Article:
- Vampire bites in Moore's Bloodsucking Fiends aren't particularly painful and heal quickly, thanks to a minor healing agent in their saliva (which Tommy then attempts to convince Jody to use on his stubbed toe, with very little success). If the vampire is clever enough, they can even feed without the victim noticing at all — Tommy assumed that Jody was giving him a hickey until she pointed out the blood on her teeth and flat out told him what she was doing.
- The sexual connotations are subverted in the sequel. Because she turned Tommy, she has to find sources of blood other than her boyfriend. After reluctantly feeding on a passed-out homeless man with a huge cat, the following conversation occurs:
Tommy: How was it?Jody: How do you think it was? It was necessary.Tommy: Well, I mean, when you used to bite me it was kind of a sexual thing.Jody: Oh right. I planned all this because I wanted to fuck the huge cat guy.
- The sexual connotations are subverted in the sequel. Because she turned Tommy, she has to find sources of blood other than her boyfriend. After reluctantly feeding on a passed-out homeless man with a huge cat, the following conversation occurs:
- In Mercedes Lackey's Children of the Night, the vampire doesn't even have to be conscious for this to kick in. The heroine suggests it's a survival mechanism, to make sure the food doesn't get away too soon.
- In fact, when the vampire is unconscious, it induces overwhelming pleasure to the point of the heroine almost passing out, whereas when the vampire is conscious, he says it's possible to tone it down.
- In the Vampire Academy series, a vampire bite from the non-immortal Moroi vampires cause euphoria and can be addictive. So addictive that there are people who are volunteer feeders for them and are addicted to it the same way drug addicts are. A Dhampir letting a Moroi suck his/her blood during sex is the kinkiest thing imaginable in their world, and such Dhampirs are stigmatized and called "blood whores". In fact, any instance of a Dhampir giving blood to a Moroi is labeled like dirty by the public regardless of how non-sexual the context is.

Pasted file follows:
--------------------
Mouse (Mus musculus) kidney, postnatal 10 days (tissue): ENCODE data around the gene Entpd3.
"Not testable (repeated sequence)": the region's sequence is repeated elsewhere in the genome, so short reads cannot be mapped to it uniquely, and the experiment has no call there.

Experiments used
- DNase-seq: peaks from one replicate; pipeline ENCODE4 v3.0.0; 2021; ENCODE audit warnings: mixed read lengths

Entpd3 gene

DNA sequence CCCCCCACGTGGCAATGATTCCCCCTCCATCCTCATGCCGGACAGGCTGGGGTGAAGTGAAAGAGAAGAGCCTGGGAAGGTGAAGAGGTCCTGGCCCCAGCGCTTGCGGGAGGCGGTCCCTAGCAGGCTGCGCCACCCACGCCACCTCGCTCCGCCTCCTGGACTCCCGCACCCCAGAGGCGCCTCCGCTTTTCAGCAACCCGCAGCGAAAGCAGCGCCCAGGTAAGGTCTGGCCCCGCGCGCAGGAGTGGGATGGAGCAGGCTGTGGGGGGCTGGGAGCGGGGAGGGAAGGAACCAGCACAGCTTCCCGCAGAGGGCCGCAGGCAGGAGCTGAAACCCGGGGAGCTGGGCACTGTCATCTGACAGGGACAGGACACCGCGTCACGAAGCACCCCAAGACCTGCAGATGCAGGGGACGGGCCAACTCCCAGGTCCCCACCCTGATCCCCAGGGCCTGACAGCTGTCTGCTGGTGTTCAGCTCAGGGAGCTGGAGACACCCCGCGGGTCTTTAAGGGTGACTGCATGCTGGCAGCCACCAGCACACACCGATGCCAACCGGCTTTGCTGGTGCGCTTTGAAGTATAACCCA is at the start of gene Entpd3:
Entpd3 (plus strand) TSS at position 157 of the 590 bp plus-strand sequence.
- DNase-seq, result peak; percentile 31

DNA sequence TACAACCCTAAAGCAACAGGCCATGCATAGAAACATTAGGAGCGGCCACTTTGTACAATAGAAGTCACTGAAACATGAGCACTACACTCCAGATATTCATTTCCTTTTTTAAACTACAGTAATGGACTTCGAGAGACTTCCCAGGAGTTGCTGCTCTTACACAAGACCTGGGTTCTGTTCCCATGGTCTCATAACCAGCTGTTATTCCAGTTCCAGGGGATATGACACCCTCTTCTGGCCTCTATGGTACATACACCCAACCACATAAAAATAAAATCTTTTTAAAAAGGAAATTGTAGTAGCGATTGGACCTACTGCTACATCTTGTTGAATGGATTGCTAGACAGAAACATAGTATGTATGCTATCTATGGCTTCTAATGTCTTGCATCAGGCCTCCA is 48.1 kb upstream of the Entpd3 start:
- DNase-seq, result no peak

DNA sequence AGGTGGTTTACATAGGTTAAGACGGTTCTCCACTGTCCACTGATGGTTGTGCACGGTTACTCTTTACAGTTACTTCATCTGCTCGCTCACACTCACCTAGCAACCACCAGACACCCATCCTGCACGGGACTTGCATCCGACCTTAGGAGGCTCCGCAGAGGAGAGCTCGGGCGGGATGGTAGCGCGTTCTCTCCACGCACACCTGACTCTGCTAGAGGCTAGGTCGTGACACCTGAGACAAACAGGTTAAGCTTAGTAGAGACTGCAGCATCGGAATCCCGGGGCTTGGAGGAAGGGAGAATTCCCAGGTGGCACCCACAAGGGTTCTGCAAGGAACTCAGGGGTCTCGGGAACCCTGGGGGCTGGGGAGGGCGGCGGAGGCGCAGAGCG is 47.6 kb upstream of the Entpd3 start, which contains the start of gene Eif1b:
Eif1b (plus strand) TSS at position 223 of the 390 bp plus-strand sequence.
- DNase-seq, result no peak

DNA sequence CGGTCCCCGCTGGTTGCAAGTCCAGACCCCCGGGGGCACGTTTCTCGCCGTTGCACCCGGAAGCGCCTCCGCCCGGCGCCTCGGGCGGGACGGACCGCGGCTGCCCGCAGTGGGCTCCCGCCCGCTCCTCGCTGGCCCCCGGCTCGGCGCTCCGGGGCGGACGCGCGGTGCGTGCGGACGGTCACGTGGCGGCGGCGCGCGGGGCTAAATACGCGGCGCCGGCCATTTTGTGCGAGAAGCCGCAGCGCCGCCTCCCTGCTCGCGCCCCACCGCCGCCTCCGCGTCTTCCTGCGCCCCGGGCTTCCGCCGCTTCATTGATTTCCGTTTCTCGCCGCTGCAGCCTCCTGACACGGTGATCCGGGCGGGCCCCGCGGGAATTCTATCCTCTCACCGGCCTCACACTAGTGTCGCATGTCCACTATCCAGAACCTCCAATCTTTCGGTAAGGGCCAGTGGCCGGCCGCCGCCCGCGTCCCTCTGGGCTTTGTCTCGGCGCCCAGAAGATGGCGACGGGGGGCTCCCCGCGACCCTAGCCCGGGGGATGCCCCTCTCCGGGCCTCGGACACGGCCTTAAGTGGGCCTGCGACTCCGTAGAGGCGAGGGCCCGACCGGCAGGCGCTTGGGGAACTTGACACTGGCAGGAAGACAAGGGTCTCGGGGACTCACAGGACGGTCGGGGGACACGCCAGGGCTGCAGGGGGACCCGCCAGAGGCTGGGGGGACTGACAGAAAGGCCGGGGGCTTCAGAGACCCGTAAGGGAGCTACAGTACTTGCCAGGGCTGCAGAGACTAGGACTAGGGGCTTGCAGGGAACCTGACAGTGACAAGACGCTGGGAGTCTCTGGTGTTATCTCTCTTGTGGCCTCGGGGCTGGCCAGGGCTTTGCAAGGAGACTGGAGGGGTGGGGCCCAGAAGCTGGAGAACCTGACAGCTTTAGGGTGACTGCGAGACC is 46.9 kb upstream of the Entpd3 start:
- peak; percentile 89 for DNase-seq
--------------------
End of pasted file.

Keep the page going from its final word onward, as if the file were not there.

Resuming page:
- Amelia Atwater-Rhodes' Nyeusigrube vampire bites are generally enjoyable, but if a bitten human struggles they have the potential to become a very strong vampire. There is a vampire bloodline that specifically only turns humans if they fight. Two of her books are narrated by vampires in that line (Risika of In the Forests of the Night and split between Aubrey and Jessica in Demon In My View).
- In the Night World series, a tranced victim will not feel anything, and an unwilling victim actually feels a pain akin to having ones soul sucked out. However, a willing victim gets a feeling of the vampire's mind, and since most of the vampire bites we see with a willing victim include the 'soulmate principle'...
- In the Night Huntress series, vampire venom spreads through the donor's blood and arouses them. Vampires often use this as foreplay with their human lovers, although it can also be used to make rape victims less aggressive.
- They actually have three sorts of venom they can choose to use. The type detailed above, one that makes the victim more susceptible to suggestion, and one that is exceedingly painful.
- In the Ravenloft novel Vampire of the Mists, when Jander feeds from Ana for the first time, it says that she moaned, but did not pull away. Later on, when Jander is describing what feeding is like for both vampires and their victims, he compares it explicitly to sex. On the other hand, the book also uses the opposite trope, Vampire Bites Suck, for when vampires lose control during feeding.
- In Tanya Huff's Blood Books, Henry generally feeds by taking blood from his partners during sex. They usually don't even notice.
- It's also plainly erotic for the victim, even for those with Incompatible Orientation, as Vicki and a (male) friend discover when they force him to drink from them to save himself.